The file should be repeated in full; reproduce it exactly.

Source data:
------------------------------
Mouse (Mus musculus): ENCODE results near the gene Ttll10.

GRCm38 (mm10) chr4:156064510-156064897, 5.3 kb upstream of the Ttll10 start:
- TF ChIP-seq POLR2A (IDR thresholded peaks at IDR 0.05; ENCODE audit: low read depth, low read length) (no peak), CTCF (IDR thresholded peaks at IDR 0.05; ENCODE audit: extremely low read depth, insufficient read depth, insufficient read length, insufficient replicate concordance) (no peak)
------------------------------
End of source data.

Mouse (Mus musculus): ENCODE results near the gene Ttll10.

GRCm38 (mm10) chr4:156064510-156064897, 5.3 kb upstream of the Ttll10 start:
- TF ChIP-seq POLR2A (IDR thresholded peaks at IDR 0.05; ENCODE audit: low read depth, low read length) (no peak), CTCF (IDR thresholded peaks at IDR 0.05; ENCODE audit: extremely low read depth, insufficient read depth, insufficient read length, insufficient replicate concordance) (no peak)